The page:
If your monthly net income is at the very least as large as your monthly budget, you have everything necessary to plan your financial freedom schedule. For this example we’re going to make it hard, and say that your monthly income is the same as your monthly budget, right down to the penny.

Sample Financial Freedom Schedule

This example of a financial freedom schedule assumes no changes to your spending or lifestyle, and also assumes that the credit card debt has an interest rate of 10%.

Total Debt

$126,100

Total in Emergency Fund

0

Amount Put in Savings Each Month Starting Now

300

Amount Saved Each Year

3,600

Months to Financial Freedom (Debt/Yearly Savings)

396 (33 years)

Assuming a 30-year mortgage, without making any changes a 30-year-old is destined to reach the age of 60 before they are debt-free. Don’t let this be you.

Here are a few simple changes that can shave a few years off of the debt-free target date:

If you make the simple change of putting $100 toward the vacation fund each month instead of $125 and then put the extra $25 toward the credit card, you’ll have the card paid off 7 months early. Take an additional $25 from the clothes fund and downgrade to basic cable and Internet without the premium movie package and you can save another $35 per month.  Now you can put a total of $140 per month toward the credit card debt, paying it off in just 9 months (eleven months early) and saving over $65 in interest charges. It’s progress, but slow progress. Here’s what you need to do to speed things up:

It’s been referred to as the “snowball method,” and was made popular by Dave Ramsey. The snowball method entails paying off your smallest debt first, then using the extra money to tackle the next debt. So in this example we would first pay off the credit card, then the car note, then the student loans, and finally the mortgage. Each time we would use the extra money in our budget to pay off the next loan, rather than increasing our spending.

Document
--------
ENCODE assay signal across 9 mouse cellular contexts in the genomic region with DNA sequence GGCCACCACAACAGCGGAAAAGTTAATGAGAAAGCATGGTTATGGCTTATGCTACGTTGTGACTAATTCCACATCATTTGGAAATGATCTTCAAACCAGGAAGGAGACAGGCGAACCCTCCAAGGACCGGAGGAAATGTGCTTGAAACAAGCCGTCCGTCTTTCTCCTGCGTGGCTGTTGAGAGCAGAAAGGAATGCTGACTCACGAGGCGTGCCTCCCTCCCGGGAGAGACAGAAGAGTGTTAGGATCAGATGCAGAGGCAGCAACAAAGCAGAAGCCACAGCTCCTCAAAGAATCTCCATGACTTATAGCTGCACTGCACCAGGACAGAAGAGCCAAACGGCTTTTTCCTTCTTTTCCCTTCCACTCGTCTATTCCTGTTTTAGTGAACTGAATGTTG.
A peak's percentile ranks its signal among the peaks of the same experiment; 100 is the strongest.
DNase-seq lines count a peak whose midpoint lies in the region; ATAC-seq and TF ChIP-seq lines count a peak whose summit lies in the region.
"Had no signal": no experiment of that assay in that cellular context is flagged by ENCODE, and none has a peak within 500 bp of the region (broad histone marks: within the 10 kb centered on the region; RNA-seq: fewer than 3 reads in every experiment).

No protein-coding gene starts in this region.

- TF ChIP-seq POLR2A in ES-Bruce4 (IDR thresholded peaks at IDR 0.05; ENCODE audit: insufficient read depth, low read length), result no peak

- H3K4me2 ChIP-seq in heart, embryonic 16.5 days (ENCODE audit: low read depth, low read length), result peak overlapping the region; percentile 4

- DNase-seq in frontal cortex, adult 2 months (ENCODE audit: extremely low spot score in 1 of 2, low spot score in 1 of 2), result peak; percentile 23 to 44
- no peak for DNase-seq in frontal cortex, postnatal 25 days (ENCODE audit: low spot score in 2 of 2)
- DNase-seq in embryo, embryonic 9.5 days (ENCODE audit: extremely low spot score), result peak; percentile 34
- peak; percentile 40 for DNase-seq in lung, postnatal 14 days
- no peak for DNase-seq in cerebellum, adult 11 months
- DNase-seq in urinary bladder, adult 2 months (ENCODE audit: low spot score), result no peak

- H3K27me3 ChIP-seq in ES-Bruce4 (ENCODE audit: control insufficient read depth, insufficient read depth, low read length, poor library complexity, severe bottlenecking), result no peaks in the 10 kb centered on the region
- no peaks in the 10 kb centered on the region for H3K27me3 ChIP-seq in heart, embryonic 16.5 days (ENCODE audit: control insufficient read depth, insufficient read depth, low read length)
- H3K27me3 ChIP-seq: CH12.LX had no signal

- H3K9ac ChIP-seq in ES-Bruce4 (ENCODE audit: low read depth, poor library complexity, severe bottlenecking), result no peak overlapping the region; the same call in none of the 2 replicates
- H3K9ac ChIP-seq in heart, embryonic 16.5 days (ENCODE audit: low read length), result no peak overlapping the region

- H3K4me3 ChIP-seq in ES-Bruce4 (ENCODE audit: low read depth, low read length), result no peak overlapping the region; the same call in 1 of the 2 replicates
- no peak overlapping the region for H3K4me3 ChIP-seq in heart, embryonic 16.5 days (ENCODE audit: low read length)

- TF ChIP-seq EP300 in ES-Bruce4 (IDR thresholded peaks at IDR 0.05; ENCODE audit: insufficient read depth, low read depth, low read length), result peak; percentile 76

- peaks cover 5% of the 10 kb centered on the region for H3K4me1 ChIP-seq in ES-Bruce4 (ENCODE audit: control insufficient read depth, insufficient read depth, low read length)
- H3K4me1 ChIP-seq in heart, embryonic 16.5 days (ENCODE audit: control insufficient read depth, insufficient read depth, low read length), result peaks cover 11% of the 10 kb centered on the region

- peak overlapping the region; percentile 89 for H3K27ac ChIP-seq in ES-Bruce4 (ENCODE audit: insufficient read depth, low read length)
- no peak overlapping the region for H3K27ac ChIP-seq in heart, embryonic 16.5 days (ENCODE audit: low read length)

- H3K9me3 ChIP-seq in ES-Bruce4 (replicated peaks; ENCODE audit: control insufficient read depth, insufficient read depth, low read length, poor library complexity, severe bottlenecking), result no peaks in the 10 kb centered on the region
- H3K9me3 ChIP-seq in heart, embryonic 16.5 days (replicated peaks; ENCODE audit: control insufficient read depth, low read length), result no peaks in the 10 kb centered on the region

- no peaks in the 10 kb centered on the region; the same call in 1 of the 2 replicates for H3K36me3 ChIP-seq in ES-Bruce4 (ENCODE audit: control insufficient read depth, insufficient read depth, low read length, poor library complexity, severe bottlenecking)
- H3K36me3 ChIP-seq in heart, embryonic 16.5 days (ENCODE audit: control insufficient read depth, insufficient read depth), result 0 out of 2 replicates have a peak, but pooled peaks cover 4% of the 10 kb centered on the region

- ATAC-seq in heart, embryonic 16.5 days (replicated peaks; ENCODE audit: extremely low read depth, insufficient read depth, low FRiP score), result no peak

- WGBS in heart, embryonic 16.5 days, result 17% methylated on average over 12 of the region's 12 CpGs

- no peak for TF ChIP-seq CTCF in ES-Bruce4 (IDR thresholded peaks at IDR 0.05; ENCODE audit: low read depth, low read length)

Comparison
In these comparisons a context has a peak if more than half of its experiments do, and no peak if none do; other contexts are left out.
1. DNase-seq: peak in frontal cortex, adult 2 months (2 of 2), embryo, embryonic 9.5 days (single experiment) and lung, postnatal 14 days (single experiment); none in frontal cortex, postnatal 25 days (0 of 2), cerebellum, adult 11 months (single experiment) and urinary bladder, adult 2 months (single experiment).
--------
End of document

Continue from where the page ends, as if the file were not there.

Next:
Here is the timeline using this method:

Credit card debt

Paid-off in 9 months

Car note

Paid-off in 51 months

Student loans

Paid-off in 138 months

Mortgage

Paid-off in 131 months


You can actually pay it off much faster than this. That $300 a month going into savings? Once you have six months of living expenses in your savings account, you would put an additional $300 per month into the snowball method. Let’s assume you save the six months living expenses first before starting to pay down your debt:

Credit card debt

Paid-off in 3 months

Car note

Paid-off in 25 months

Student loans

Paid-off in 87 months

Mortgage

Paid-off in 105 months

Now your financial freedom schedule is 8 years and 9 months, instead of the initial 30 years. Think about what you could do for yourself with an extra 21 years and 3 months of saving and investing $1,520 every month. If you stuffed it in a mattress you’d have $387, 600. Invest it ultra-conservatively at a 2% return on your investment and at the end of the same timeframe you’d have an astounding $504,389. A realistic return of 8% will make you a millionaire.

If you do nothing, 30 years from now (when you’re thinking about retirement) you may have your debts paid-off but no liquid assets. Start your financial freedom schedule today.